Music is an integral part of marketing in the modern era, and presidential campaigns are nothing if not major marketing campaigns. Thus it’s absolutely required that every campaign have a catchy theme song which is familiar, singable and excites the popular imagination. Way back in the beginning of the Democratic party Andrew Jackson started it all with “Hunters of Kentucky”. FDR had “Happy Times are Here Again” and JFK had “High Hopes.” Some presidential hopefuls have tried to use original material with very limited success, so in recent years they’ve kept coming back to popular music for inspiration.
Although Democrats are better known for their stirring campaign songs, Republicans understand the effectiveness of music too and in recent campaigns they’ve tried to stir up the voters with the occasional rousing tune. The irony is that most pop musicians tend to be fairly left-leaning politically, and whenever Republicans try to use their songs in a campaign they cry out loudly in objection. The average popular songwriter seems to think that only songs appropriate for a Republican campaign are O Fortuna” from Carmina Burana and the “Darth Vader theme” from Star Wars. Not exactly music to inspire the audience to anything but terror and the expectation that the candidate’s head will spin around while his eyes glow red.
The history of artistic objection to Republican theme songs began with Bruce Springsteen’s request that Ronald Reagan stop using his song “Born in the USA” in the 1984 campaign. Subsequently George W. Bush angered Tom Petty by using the prophetically appropriate “I Won’t Back Down” for his 2000 campaign.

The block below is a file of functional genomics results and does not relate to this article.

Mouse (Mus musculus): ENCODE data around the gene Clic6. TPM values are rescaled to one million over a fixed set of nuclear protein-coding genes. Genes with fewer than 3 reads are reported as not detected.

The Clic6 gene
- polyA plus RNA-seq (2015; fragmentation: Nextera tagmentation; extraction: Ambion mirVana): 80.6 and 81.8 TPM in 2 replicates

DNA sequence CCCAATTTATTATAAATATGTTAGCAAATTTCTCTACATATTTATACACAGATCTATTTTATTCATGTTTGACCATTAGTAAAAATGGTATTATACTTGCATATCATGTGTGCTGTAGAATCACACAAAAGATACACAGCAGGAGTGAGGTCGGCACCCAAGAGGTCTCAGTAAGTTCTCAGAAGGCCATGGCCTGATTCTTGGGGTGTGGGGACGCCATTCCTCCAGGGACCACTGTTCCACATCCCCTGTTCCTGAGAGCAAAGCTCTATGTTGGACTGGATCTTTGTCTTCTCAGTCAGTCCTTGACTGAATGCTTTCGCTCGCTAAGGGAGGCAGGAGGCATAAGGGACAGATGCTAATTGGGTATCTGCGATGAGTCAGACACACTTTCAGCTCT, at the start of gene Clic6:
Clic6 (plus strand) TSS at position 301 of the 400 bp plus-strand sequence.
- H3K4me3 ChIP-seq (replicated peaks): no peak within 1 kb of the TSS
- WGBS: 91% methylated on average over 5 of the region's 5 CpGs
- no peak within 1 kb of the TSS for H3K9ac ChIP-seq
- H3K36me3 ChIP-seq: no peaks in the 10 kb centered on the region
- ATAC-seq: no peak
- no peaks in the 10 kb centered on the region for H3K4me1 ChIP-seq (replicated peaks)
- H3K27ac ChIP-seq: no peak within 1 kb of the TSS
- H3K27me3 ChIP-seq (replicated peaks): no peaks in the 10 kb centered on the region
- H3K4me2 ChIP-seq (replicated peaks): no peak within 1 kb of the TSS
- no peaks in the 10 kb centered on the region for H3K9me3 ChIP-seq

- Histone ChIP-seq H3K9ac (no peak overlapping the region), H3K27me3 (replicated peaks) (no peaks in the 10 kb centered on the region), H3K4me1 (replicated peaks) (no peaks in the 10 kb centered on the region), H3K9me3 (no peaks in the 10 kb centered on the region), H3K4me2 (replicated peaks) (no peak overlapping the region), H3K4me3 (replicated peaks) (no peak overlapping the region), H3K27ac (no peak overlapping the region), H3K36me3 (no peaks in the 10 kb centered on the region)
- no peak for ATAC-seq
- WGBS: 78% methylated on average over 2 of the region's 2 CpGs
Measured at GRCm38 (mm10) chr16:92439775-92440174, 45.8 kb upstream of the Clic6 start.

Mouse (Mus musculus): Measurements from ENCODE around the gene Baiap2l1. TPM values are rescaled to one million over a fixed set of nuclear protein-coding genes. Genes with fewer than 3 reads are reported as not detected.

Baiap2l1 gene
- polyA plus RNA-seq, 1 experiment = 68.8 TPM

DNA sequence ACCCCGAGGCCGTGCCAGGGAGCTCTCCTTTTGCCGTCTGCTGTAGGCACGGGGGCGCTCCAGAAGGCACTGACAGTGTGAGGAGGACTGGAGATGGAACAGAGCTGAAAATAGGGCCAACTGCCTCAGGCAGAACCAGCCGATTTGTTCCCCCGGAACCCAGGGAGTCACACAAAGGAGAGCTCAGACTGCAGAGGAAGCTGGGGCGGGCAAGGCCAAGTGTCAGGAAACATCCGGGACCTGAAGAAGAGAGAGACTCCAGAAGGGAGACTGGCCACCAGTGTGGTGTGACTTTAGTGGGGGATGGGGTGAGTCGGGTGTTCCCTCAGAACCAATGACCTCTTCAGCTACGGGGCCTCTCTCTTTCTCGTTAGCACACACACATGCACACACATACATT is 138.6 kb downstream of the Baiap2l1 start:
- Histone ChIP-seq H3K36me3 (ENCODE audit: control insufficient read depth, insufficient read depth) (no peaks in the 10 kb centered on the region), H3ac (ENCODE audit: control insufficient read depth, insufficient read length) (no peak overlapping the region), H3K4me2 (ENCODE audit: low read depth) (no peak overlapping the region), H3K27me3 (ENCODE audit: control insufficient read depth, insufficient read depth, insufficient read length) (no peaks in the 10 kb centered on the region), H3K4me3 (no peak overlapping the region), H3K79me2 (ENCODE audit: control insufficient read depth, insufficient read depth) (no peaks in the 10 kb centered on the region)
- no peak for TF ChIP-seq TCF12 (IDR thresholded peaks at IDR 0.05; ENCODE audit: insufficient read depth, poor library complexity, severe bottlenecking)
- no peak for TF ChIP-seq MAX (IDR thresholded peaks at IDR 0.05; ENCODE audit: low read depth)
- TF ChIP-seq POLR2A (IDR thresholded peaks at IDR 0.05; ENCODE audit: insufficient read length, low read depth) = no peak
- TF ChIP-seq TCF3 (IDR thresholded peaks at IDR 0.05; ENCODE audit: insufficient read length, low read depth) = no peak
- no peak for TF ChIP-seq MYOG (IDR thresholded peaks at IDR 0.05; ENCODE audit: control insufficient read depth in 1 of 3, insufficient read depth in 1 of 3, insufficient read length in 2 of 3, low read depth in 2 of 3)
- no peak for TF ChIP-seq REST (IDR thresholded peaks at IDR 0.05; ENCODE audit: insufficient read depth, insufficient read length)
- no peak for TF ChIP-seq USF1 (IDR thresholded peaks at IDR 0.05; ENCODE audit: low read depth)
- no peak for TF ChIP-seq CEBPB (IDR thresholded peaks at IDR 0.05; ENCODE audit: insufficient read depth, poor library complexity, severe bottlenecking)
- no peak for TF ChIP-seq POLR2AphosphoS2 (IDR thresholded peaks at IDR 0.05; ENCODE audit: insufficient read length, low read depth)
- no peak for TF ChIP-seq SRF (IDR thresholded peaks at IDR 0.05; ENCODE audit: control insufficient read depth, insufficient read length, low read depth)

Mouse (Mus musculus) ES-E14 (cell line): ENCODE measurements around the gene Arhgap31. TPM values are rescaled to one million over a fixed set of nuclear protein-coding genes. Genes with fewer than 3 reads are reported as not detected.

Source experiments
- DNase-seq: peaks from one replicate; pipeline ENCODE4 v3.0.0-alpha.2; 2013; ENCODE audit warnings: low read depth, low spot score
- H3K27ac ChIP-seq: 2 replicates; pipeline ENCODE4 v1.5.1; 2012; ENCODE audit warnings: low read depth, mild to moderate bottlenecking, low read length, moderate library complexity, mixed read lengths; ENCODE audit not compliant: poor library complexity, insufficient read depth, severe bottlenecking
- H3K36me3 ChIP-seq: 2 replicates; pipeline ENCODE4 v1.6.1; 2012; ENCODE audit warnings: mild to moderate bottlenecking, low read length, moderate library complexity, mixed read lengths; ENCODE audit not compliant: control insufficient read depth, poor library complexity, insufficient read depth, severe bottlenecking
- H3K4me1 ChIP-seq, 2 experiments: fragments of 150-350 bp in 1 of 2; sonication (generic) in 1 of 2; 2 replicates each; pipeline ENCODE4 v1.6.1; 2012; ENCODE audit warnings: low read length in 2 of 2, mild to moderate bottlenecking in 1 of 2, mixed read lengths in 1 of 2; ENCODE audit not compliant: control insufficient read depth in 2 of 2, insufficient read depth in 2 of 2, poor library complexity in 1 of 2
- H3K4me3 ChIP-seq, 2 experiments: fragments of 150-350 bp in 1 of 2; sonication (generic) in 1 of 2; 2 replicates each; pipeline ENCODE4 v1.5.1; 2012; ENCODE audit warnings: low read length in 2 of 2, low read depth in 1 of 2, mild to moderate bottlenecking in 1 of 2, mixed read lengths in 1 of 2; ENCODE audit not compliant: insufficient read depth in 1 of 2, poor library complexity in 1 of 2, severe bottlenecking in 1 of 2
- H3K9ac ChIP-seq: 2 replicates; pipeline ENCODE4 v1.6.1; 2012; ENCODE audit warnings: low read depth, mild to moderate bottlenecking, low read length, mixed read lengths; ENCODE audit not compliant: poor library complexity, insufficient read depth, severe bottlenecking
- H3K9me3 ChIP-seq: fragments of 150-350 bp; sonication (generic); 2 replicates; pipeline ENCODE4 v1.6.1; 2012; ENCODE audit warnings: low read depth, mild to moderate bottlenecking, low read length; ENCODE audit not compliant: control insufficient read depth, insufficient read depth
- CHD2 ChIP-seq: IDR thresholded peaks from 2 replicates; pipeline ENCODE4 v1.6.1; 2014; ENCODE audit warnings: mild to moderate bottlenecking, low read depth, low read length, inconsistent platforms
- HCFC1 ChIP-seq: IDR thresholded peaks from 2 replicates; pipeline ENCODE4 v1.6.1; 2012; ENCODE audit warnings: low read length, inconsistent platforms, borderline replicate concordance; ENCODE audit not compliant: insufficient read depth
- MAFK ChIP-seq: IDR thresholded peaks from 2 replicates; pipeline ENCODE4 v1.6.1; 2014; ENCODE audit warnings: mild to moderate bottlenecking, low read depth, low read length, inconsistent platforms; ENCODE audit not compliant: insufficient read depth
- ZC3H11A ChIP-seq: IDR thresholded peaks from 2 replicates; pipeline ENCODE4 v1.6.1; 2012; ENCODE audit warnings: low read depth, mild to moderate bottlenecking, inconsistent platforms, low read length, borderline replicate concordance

In the current campaign Mike Huckabee angered Tom Scholz of the band Boston by using his “More than a Feeling” while campaigning in New England, and frontrunner John McCain stirred up the ire of ultraliberal John Mellencamp by using his songs “Pink Houses” and “Our Country” at appearances. Some of these artists have threatened to sue – though the chance of success in such a suit would be small – and all have written letters of protest or issued public complaints, after which most of the candidates politely stopped using the songs, Reagan being the notable exception.
McCain has agreed to stop using Mellencamp’s working-class anthems in the future and he’ll probably end up falling back on some bombastic ultrapatriotic country song as Bush did with Brooks and Dunn’s “Only in America” a few years ago. McCain might well end up dragging Toby Keith around to campaign appearances to sing “Courtesy of the Red, White, & Blue” or “American Soldier” to promote McCain’s hawkish stance on the Iraq War.
Country musicians (except for the Dixie Chicks) tend to lean right, but contemporary country music with a patriotic theme tends to be pretty angry, which might not be so good for a ‘feel good’ campaign. Even conservatives have to admit that softer, more commercial pop songs are more upbeat and more inspiring for the audience than songs about kicking Arab ass and getting payback for 9/11.
When Republican candidates have used songs from liberal songwriters for their campaigns, the main objection from the outraged masses seems to be that the populist themes of these songs are inherently incompatible with Republican policies and beliefs. The songwriters and their supporters feel that the music is being perverted or used cynically to deceive listeners and somehow make them think that an evil Republican candidate believes all the good things expressed in the song.
The flaw in this reasoning is that these songs are usually ones which express common American values and which address concerns which cross party lines, and which are of as much importance to Republicans as they are to Democrats. Republicans and Democrats actually agree on a lot of the same basic objectives. They just disagree on the best methods for reaching those objectives.